The Callaway 200 committee and the Callaway County Commission chiseled out tentative plans for the county's bicentennial monument Wednesday.
After the cancellation of the Bicentennial Bash, the dedication of Callaway County's monument and a tri-county monument (shared with Boone and Cole counties) are the only two remaining bicentennial events planned for 2020. The company constructing both monuments will acquire the necessary materials by Oct. 1, so members of the Callaway 200 committee are working to finalize plans and designs for Callaway's monument.
"This monument is the most important part of our celebration," Western District Commissioner Roger Fischer said.
The Bicentennial Bash, now delayed until 2021, may be forgotten within a generation, no matter how fun it is, he said.
"But this monument, I hope, will be here for no less than 100 years," Fischer added.
The committee and commissioners agreed the Callaway County Courthouse is the obvious location for the monument, which will be dedicated Nov. 25 — the 200th anniversary of Callaway becoming a county. The courthouse's north entrance gets the most foot traffic.
"When you walk up to the front of the courthouse, you've got monuments right there," Presiding Commissioner Gary Jungermann said.
Committee members and the commission headed out front to survey potential locations. The small flower bed located in front of the building's entrance is an early front-runner. It already contains several monuments, including Boone's Rock and one dedicated to the county's war dead. A third monument mentions Callaway County's namesake, Capt. James Callaway. A third of the flower bed is currently unoccupied, and as it's already surrounded by sidewalk, a monument placed there would be visible to those in wheelchairs.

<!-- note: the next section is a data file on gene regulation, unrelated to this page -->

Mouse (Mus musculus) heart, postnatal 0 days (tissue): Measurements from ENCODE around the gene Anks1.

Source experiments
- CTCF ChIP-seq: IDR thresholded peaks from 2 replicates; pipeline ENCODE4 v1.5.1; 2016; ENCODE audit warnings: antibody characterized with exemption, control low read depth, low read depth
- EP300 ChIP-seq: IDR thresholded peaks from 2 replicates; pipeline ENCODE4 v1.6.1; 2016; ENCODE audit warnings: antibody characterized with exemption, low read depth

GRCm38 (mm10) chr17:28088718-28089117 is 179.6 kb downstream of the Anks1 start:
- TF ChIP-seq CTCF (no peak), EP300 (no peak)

The monument's size proved to be the biggest issue. Current plans call for a three-sided obelisk 3 feet tall, each side being 12 inches wide at the base, perched atop a four-sided base 10 inches tall and 20 inches wide, all in granite. Including a poured-concrete footing, the monument would only be about 4 feet tall in total. That doesn't leave much space for text.
"And it'll be in competition with the other monuments out there," Fischer said.
Eastern District Commissioner Randy Kleindienst proposed perching the entire monument atop another base, elevating the obelisk by a couple feet. That base could either be all-concrete, or clad in granite panels. It could potentially feature additional text.
Jungermann said he'd ask the company to provide schematics and an estimate of the additional cost such a change would occur. In its current form, the monument will cost the county about $6,000.
"We're going to spend more than that redoing the steps to get into the building," Fischer said.
The Callaway 200 monument committee is still deciding what will be engraved on the monument. An early draft distributed at Wednesday's meeting would place a brief timeline of the county's history on the obelisk itself, along with an outline of Callaway County. Featured events include the county's founding; the establishment of Westminster College, Fulton State Hospital, the Missouri School for the Deaf and William Woods University; the construction of the Callaway Energy Center and the National Churchill Museum; and Sir Winston Churchill's Iron Curtain Speech. The base would give a short history of the county and note the date of the monument's installation.
"There were four of us who spent time on this," Callaway 200 co-chair Susan Krumm said.
The committee plans to continue tweaking the text and will send it to the monument company to double-check it can all fit.
The large tri-county monument will be installed at the Jefferson City trailhead of the Katy Trail and dedicated in mid-November. Callaway County's side will feature the county's outline and the date of its founding, along with a short history of the county.